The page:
Read our feature on Banoffee here.

Cerrone, DNA

Marc Cerrone—better known just as Cerrone, the ’70s and ’80s disco era’s most thought-provoking Franco-Italian drummer, composer, and producer—isn’t done making you think, or making you dance. The artist known for the environmentally sound super hit “Supernature” (among others, such as the sensual “Love in C Minor”), was a stalwart amid music’s most decadently sleek era, during which there was always something raw in the mood and something suitably primal in his rhythms. Now back to making electronic dance music that inspires crowds to action beyond just taking E, the theme of his new all-instrumental album DNA is making the earth a better place. — A.D. Amorosi

Read our feature on Cerrone here.

Shopping, All or Nothing

The London-formed trio of guitarist Rachel Aggs (now based in Glasgow), drummer Andrew Milk (yep, also Glasgow), and bassist Billy Easter (a newly christened Angeleno) are the rare kind of supergroup that works; it seems like a shared passion for new wave has inspired a chaotic camaraderie often defined by their penchant for stepping on each other’s toes. At times Shopping’s staccato instrumentation is met with agreeable vocal harmonies, though it seems more common that the trio find themselves singing over each other. — Mike LeSuer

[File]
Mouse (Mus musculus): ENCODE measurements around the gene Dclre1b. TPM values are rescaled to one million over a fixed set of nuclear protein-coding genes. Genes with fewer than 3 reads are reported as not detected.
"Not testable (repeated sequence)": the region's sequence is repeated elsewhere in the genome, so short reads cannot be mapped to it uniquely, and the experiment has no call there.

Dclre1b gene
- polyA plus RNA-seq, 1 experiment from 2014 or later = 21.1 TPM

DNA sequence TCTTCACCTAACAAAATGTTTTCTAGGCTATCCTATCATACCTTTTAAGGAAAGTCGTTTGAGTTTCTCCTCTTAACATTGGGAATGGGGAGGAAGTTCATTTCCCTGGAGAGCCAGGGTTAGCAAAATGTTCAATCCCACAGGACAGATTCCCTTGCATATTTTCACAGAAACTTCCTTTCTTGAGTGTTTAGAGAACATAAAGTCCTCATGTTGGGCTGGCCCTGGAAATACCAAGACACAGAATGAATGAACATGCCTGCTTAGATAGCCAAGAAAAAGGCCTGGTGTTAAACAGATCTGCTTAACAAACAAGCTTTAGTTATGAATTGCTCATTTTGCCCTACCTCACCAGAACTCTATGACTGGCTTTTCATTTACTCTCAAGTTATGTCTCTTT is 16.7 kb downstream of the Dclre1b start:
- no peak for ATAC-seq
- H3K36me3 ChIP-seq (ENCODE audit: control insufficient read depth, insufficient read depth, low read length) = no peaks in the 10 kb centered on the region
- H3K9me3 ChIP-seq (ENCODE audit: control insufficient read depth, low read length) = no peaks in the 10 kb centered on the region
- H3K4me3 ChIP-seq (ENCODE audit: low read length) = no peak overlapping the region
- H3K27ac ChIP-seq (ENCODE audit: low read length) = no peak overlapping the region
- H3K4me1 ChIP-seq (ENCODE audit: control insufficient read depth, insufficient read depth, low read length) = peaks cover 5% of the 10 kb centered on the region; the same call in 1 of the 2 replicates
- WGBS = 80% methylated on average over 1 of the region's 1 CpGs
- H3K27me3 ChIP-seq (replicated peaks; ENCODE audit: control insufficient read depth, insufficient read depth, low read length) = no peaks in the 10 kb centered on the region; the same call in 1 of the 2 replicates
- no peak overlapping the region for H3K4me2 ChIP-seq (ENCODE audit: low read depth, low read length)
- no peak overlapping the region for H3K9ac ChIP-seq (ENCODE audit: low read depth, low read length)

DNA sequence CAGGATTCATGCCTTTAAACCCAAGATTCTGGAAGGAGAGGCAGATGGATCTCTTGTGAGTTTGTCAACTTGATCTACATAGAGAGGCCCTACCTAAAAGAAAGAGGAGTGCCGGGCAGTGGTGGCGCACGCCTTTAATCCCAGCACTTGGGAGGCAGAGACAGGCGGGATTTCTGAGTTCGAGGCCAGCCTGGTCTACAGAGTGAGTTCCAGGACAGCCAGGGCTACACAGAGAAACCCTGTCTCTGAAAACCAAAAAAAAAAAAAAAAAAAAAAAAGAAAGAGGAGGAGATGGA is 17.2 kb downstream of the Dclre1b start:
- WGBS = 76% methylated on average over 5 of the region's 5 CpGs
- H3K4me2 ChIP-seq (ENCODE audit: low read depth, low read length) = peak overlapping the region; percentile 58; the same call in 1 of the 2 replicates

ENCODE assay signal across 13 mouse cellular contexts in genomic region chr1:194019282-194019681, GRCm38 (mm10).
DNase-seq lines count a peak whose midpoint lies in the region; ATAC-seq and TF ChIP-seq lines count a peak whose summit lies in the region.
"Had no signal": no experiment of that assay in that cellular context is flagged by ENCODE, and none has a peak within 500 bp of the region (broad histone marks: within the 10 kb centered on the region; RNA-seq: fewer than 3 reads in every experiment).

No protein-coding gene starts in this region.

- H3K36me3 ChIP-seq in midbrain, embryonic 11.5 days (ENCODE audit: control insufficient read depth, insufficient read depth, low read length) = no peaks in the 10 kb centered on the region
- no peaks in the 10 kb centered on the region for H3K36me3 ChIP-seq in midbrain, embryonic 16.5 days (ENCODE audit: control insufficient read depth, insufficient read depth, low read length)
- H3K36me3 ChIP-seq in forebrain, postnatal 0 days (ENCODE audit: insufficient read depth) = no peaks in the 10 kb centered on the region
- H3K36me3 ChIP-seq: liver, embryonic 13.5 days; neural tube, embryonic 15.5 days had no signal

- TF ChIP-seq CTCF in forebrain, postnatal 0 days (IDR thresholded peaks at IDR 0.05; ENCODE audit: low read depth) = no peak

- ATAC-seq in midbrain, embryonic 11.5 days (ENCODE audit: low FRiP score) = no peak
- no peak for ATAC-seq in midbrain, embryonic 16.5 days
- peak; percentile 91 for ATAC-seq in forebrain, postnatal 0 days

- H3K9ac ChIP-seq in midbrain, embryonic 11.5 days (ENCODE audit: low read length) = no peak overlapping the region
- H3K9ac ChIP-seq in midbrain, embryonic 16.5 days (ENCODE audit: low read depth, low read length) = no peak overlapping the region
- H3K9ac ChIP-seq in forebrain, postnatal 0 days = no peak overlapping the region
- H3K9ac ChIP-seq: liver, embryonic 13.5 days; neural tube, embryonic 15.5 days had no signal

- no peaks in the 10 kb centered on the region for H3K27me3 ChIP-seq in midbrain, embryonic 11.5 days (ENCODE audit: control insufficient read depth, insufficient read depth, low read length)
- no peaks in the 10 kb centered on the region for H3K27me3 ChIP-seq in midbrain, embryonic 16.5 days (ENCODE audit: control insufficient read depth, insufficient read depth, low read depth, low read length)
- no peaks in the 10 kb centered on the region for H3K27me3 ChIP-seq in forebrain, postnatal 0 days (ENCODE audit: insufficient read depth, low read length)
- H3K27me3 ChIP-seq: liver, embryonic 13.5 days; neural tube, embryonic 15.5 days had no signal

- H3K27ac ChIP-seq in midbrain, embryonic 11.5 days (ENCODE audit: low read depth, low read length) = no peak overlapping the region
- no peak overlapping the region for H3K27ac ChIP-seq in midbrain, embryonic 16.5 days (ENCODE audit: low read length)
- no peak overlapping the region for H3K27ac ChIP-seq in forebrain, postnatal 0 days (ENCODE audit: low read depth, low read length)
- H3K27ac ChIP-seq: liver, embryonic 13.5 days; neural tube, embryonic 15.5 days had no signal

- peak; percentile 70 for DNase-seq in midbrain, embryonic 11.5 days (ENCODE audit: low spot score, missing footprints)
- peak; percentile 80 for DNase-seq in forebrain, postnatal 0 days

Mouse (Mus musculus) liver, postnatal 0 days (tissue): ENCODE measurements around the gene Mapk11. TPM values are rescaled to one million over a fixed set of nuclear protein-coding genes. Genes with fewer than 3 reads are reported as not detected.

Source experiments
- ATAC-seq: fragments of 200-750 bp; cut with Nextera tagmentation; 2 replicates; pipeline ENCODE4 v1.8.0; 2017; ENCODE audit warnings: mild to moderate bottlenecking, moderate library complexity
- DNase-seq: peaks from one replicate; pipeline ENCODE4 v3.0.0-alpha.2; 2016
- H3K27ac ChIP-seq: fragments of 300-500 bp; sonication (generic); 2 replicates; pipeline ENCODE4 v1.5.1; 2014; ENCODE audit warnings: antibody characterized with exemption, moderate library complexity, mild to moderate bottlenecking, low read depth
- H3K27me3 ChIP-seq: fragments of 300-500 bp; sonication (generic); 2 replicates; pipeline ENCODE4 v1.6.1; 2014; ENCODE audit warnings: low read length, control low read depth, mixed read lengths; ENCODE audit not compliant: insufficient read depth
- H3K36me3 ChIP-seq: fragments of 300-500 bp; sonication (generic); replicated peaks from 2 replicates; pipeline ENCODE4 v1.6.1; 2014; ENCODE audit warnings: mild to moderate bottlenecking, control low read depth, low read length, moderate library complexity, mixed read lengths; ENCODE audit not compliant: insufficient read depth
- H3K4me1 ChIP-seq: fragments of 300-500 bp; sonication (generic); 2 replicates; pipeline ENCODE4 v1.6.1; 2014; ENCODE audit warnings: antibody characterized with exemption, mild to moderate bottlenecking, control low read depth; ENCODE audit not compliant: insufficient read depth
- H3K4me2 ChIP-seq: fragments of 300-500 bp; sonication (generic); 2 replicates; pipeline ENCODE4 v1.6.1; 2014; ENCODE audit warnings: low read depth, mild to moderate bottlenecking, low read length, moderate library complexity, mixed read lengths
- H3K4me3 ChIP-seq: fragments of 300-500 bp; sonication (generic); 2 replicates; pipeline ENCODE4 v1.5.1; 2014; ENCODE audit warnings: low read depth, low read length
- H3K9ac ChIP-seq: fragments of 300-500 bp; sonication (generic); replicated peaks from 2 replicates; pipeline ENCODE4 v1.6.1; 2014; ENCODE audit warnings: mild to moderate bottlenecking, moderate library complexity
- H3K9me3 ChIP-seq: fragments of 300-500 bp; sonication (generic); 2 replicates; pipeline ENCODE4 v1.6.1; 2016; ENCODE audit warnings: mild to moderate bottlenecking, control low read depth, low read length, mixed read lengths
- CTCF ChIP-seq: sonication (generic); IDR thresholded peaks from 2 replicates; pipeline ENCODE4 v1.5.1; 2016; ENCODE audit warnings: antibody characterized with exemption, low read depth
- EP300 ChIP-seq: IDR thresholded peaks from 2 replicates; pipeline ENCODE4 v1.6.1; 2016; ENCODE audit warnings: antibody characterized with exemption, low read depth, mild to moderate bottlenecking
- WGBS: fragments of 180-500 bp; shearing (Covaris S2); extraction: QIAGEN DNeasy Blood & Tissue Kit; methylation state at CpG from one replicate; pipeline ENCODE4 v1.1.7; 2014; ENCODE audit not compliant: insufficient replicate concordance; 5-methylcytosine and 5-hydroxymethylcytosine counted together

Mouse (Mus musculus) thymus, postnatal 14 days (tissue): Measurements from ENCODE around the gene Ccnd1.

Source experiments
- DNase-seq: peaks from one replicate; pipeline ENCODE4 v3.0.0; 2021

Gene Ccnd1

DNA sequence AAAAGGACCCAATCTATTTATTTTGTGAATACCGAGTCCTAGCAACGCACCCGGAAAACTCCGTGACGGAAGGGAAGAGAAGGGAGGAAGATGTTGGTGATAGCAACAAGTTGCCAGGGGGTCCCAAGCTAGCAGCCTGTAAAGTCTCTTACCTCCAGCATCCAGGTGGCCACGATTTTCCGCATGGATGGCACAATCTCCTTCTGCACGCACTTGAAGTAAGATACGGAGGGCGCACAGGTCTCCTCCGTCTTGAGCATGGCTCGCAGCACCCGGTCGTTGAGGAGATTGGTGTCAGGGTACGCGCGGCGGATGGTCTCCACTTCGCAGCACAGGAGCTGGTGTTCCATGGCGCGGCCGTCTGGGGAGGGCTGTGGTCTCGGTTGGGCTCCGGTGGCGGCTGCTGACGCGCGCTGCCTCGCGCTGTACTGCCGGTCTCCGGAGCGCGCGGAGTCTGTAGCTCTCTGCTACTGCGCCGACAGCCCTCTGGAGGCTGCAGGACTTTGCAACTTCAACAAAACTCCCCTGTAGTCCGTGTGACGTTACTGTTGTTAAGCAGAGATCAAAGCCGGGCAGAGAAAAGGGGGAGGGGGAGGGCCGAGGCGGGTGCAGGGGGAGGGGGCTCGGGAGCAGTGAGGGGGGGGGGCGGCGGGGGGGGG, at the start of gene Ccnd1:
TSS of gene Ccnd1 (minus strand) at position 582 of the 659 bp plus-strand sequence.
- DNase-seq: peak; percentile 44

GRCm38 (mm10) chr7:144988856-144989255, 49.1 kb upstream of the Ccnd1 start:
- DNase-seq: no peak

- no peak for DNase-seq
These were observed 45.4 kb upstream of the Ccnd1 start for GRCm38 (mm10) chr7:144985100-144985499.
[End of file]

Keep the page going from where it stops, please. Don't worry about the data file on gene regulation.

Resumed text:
Read Shopping’s track-by-track album breakdown here.

David Bowie, “Nuts”

Is It Any Wonder? is the title of a forthcoming Bowie collection of previously unreleased music, “Nuts” being the fifth of six tracks for the special streaming EP via Parlophone. It was produced by Bowie with Reeves Gabrels and Mark Plati during the same 1996 sessions as Earthling. Anchored by a persistent UK jungle rhythm and droning synthesizers, Bowie peppers the fast-paced instrumental with random vocals that fade in and out. At one point his voice is a menacing whisper; at another, he’s happily whistling a melody. The track rumbles with echoes of Tricky and Underworld, and could easily be dropped into a drum and bass DJ set today. — Scott T. Sterling

Caribou, Suddenly

This record has many narratives so ambiguous they could just as likely be recounting events that happened to people other than Dan Snaith, fictional characters (as has previously been the case), or Snaith himself. The first of these categories dominates the album, but each has its moment in the spotlight, and with each perspective change comes a shift in sound. Suddenly is easily the most sonically diverse Caribou record to date, and Snaith is proud of this distinction. He likens the album to a “mixtape you would put together for a friend, where you’re trying to link one song to the next, but they all have different genres.” — Max Freedman

Read our feature on Caribou here.

Ratboys, Printer’s Devil

Ratboys’ Julia Steiner cites a lyric from the David Byrne & Brian Eno track “Life Is Long” as a direct inspiration on the vaguely emo Chicago band’s third and latest LP, Printer’s Devil. “I’m lost but I’m not afraid” has become the unofficial mantra for the record, summing up the uneasy transitions occurring in Steiner’s life during the album’s inception period. Paralleling these changes was a shift in the band’s chemistry—once a two-piece comprised of Steiner and Dave Sagan, PD is the first Ratboys album to feature a full band, adding touring members Sean Neumann and Marcus Nuccio to the mix. — Mike LeSuer

Read Ratboys’ track-by-track album breakdown here.